Falling off the rock when deep water soloing
Falling off can hurt if you're not in control when it happens. Here's what you do about it, in order of importance. But bear in mind that a splashdown is not an exact science and anyone who regularly indulges in DWS has to be prepared for the odd knock or two...
Obviously you need to be able to swim! Make sure that you are comfortable in the water, including on rough swell days, because these are still great for DWS activity. You've got to think of the water as your friend - as and when you first inadvertently slip off while climbing, you'll embrace it like a long-lost pal! Basic water-based life-saving skills are also useful in case things go wrong.
The higher you go, the faster and the harder you'll hit the water
Now you need to learn how to get into water at speed. Start the learning process by jumping in, and slowly build up your height you jump from. You'll notice that the higher you go, the faster and the harder you'll touch down on the surface.
The landing is crucial; practise in deep water, and learn to pierce the surface by maintaining a straight line on entry. Your body position must be feet together and arms either pinned to your sides or straight up above your head (the former might be considered easier, at first).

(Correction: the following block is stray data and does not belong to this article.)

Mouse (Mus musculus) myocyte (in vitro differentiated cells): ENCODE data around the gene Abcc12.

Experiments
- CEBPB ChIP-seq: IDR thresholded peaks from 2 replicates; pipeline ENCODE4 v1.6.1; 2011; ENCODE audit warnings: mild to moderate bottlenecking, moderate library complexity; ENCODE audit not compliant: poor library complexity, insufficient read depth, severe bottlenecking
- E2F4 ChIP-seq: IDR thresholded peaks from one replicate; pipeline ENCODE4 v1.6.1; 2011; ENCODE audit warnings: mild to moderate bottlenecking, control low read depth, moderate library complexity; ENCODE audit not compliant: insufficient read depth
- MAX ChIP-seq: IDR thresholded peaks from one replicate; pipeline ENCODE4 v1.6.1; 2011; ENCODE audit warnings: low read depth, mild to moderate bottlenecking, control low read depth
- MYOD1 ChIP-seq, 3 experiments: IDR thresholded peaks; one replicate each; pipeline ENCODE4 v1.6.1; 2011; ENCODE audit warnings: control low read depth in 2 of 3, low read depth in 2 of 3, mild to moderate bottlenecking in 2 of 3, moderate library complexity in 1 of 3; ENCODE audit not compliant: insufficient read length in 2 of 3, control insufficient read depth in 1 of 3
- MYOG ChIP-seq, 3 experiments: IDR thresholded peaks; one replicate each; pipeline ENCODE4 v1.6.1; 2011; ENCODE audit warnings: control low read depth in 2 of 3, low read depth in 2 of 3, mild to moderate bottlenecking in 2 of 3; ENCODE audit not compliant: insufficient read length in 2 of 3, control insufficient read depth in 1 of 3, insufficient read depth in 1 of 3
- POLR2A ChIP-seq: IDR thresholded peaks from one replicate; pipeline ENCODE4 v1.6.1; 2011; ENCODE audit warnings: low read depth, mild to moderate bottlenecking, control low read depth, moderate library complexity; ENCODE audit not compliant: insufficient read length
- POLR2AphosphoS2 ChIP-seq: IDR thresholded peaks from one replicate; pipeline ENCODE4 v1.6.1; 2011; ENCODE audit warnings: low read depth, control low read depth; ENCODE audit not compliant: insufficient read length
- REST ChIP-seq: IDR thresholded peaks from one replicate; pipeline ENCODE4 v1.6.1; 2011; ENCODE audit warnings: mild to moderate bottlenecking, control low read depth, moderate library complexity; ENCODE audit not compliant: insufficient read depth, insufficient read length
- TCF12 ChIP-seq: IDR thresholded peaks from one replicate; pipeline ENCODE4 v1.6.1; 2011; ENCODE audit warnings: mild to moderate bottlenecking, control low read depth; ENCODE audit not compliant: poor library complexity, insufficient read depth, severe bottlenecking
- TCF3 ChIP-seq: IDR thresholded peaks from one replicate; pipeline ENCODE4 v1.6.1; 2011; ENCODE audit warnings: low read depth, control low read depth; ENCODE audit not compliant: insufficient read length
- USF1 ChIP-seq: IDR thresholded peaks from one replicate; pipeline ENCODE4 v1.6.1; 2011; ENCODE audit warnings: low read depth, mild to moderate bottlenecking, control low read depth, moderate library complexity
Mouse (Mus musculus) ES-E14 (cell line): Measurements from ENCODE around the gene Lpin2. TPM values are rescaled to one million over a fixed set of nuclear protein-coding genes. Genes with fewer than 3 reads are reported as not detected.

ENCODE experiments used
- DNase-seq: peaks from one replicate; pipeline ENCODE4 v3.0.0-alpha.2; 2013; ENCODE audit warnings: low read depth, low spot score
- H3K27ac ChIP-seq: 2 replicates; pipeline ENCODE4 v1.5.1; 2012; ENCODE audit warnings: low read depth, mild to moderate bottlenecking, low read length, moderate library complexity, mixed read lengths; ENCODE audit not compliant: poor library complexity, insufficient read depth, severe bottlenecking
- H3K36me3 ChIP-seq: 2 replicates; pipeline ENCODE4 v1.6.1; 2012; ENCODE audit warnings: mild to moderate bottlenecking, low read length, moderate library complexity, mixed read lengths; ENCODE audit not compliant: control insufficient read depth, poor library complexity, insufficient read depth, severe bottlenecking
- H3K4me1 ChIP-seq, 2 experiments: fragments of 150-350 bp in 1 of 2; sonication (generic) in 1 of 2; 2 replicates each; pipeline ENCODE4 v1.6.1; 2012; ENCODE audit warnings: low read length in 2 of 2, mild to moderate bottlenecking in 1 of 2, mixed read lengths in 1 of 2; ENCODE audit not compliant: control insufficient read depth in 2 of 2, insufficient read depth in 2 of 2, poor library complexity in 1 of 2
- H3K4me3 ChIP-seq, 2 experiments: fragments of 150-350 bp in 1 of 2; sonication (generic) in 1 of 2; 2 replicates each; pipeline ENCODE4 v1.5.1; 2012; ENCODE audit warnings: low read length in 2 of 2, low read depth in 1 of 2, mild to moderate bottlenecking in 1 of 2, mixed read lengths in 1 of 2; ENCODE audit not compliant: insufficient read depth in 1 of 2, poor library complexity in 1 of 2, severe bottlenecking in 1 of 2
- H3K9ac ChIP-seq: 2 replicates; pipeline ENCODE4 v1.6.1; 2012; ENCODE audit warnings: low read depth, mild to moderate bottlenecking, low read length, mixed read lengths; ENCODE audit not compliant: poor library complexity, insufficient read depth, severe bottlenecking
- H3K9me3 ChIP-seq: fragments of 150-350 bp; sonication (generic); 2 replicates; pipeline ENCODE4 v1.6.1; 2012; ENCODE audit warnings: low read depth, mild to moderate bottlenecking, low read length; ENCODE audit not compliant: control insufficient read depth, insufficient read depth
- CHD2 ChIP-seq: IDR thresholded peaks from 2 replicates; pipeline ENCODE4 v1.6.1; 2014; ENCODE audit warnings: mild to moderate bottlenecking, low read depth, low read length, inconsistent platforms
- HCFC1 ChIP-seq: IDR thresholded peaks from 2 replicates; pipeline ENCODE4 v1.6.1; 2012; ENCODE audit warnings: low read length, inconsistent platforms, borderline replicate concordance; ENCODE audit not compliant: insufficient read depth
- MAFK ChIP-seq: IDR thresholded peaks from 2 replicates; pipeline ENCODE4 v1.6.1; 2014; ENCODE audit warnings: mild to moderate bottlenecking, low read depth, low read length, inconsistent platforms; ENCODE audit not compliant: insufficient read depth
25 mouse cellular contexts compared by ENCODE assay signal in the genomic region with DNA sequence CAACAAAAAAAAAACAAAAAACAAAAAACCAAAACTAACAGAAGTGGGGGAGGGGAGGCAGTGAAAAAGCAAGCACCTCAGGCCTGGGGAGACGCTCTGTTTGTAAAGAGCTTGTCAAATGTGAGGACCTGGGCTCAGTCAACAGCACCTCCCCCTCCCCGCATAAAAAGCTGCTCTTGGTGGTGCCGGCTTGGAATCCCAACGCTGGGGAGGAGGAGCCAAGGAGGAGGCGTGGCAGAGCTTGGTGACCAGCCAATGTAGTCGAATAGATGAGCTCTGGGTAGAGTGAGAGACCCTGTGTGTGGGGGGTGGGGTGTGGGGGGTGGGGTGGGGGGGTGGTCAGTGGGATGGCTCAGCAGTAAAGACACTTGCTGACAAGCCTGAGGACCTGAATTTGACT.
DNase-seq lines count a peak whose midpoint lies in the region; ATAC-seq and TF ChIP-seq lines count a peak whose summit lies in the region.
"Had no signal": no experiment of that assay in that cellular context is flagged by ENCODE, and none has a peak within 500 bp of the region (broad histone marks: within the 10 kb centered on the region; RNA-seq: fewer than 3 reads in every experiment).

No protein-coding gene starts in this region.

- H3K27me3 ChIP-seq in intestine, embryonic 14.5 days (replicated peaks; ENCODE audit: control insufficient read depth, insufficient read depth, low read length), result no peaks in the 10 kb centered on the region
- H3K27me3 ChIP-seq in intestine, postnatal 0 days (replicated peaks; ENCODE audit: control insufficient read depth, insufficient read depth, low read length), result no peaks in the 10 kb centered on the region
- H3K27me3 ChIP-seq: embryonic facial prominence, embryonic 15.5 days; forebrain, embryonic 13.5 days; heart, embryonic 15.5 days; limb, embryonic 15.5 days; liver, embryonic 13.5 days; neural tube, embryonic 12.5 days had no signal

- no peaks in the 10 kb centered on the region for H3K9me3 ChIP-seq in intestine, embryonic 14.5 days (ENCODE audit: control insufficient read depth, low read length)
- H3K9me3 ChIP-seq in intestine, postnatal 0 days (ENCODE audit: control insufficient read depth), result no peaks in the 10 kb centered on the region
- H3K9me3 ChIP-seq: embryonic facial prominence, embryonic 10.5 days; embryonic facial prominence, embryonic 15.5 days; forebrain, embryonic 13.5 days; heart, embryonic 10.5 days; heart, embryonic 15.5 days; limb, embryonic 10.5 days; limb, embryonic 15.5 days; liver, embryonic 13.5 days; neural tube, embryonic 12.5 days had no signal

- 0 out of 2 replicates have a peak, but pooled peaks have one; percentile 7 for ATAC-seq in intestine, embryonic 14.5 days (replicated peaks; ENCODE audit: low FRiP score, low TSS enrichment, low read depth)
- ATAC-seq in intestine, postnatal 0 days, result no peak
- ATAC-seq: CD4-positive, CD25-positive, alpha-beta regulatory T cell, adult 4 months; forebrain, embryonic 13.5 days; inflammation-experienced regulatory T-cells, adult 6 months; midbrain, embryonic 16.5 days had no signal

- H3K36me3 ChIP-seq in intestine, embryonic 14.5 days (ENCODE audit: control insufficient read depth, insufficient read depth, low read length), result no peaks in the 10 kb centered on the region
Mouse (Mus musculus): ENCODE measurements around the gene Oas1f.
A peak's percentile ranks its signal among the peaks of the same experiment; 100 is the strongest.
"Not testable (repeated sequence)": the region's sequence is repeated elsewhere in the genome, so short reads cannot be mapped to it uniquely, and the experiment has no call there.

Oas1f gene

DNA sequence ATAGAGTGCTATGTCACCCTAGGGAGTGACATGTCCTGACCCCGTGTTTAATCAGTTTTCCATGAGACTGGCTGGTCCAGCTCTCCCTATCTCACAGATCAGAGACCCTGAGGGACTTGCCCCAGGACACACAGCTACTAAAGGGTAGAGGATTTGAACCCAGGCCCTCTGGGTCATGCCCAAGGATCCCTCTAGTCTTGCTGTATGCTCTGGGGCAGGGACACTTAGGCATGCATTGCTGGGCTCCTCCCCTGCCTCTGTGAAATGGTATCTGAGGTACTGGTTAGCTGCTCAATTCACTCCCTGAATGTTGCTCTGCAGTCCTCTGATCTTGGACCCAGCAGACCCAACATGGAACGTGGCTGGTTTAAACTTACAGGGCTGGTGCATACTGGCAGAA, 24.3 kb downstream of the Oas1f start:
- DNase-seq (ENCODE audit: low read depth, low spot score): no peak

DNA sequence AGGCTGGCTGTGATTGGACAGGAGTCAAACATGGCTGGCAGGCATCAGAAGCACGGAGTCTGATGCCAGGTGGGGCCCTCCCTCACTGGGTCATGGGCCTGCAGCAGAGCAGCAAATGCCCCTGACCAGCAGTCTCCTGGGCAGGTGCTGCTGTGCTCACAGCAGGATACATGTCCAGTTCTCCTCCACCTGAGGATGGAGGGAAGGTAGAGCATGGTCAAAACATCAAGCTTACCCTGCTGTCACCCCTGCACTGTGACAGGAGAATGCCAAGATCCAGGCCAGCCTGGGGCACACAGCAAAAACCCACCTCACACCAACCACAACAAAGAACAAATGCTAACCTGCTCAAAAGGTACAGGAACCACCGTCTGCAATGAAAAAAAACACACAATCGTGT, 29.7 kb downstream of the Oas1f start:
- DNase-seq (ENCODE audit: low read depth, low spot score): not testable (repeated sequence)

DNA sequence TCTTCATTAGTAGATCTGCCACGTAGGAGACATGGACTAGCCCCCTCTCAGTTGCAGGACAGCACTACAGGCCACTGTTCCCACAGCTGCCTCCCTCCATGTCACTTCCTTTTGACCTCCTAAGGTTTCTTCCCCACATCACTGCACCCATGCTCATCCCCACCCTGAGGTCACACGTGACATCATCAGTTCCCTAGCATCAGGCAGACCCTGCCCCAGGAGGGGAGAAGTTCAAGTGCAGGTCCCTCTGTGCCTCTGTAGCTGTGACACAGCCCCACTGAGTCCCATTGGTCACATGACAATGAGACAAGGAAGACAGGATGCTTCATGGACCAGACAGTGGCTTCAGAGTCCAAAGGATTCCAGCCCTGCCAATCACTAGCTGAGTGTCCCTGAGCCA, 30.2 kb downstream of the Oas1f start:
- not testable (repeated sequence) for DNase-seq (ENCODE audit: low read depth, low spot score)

Stay loose and fluid on the way down, and then adopt the relevant position just before entry. This always works best and, in the case of your body rotating either forwards or backwards, you can 'pinwheel' the arms to regain your position. Avoid adopting a position when leaving your 'perch'. Avoid sideways rotation at all costs; it's harder to get back from.
If you want to solo routes with less than ideal depth of water, you need to master the armchair landing. Practise this before you need the skill!
- Find a good spot to practise. The ideal is a promontory 25ft high, with about 5-6 ft of water beneath it, and a seabed that's flat. Check this!
- Drop into the water, and as your feet penetrate the surface, start to lean back, as if you're sitting down in ... an armchair. You will almost certainly touch the seabed, but with luck it should be softly.
- Important: don't assume the armchair position before you strike down! That constitutes a back-flop.
- Practise this skill regularly, until a sixth sense is gained for the timing of your 'armchair'. When you're really proficient at it, a jump from a 30ft-high ledge into just 4ft of water is possible!
The ability to 'stay loose' on the way down, thus acquiring good posture for your splashdown, is very important
The real thing
Now you have to apply these lessons to a climbing situation. This is not easy, as you might slip off, or fall awkwardly sideways. I cannot emphasise enough that practise makes perfect, and this applies to both jumping, and falling whilst engaged in a route. In the case of the latter, the ability to 'stay loose' on the way down, thus acquiring good posture for your splashdown, is very important.